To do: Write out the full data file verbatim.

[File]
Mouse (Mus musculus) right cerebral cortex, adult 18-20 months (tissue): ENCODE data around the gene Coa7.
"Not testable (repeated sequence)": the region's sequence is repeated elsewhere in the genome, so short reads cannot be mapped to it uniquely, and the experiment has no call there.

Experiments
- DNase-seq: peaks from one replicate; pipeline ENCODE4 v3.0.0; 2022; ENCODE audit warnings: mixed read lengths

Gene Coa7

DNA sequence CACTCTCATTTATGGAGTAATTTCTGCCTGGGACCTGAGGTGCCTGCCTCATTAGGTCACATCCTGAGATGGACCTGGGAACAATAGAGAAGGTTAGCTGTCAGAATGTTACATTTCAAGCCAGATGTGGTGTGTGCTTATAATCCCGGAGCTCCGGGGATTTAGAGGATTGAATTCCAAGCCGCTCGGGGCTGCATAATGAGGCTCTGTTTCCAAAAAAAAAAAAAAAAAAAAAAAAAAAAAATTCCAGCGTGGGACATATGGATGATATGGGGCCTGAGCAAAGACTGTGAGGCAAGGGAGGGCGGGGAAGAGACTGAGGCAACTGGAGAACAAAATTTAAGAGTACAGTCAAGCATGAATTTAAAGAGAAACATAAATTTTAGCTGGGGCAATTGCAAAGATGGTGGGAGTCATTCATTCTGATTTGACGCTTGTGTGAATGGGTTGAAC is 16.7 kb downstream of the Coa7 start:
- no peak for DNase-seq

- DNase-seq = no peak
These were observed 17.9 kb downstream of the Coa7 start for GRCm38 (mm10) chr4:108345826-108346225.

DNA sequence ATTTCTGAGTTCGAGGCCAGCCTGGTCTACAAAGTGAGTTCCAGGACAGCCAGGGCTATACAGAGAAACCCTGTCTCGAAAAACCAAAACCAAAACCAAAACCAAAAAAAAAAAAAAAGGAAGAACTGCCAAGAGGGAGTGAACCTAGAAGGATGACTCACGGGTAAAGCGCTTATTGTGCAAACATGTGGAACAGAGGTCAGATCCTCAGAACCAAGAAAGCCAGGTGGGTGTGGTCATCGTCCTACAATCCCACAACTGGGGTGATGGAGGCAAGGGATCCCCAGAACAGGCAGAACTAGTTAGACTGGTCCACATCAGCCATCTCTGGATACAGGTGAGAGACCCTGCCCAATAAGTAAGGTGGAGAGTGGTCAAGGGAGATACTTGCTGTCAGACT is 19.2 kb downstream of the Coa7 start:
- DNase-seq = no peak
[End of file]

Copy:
Mouse (Mus musculus) right cerebral cortex, adult 18-20 months (tissue): ENCODE data around the gene Coa7.
"Not testable (repeated sequence)": the region's sequence is repeated elsewhere in the genome, so short reads cannot be mapped to it uniquely, and the experiment has no call there.

Experiments
- DNase-seq: peaks from one replicate; pipeline ENCODE4 v3.0.0; 2022; ENCODE audit warnings: mixed read lengths

Gene Coa7

DNA sequence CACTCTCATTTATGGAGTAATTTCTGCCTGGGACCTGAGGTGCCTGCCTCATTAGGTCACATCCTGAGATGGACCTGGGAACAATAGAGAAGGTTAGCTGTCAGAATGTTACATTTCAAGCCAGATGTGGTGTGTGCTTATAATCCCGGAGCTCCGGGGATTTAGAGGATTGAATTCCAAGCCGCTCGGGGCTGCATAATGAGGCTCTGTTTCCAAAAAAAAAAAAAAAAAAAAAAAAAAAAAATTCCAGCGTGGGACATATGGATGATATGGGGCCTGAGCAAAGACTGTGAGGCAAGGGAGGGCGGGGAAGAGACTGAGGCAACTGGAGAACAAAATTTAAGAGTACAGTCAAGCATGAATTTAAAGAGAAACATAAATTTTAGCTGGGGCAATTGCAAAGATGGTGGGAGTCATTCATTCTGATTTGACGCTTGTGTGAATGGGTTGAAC is 16.7 kb downstream of the Coa7 start:
- no peak for DNase-seq

- DNase-seq = no peak
These were observed 17.9 kb downstream of the Coa7 start for GRCm38 (mm10) chr4:108345826-108346225.

DNA sequence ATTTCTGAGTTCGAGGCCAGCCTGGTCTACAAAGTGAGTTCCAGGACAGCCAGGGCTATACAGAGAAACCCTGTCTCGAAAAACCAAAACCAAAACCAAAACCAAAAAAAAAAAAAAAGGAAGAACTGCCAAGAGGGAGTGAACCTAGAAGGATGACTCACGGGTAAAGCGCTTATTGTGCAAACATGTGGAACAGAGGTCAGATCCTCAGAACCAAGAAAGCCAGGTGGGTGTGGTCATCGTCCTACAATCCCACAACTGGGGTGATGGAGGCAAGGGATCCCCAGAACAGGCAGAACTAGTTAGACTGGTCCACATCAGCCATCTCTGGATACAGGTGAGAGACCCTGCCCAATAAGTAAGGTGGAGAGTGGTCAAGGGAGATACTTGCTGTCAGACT is 19.2 kb downstream of the Coa7 start:
- DNase-seq = no peak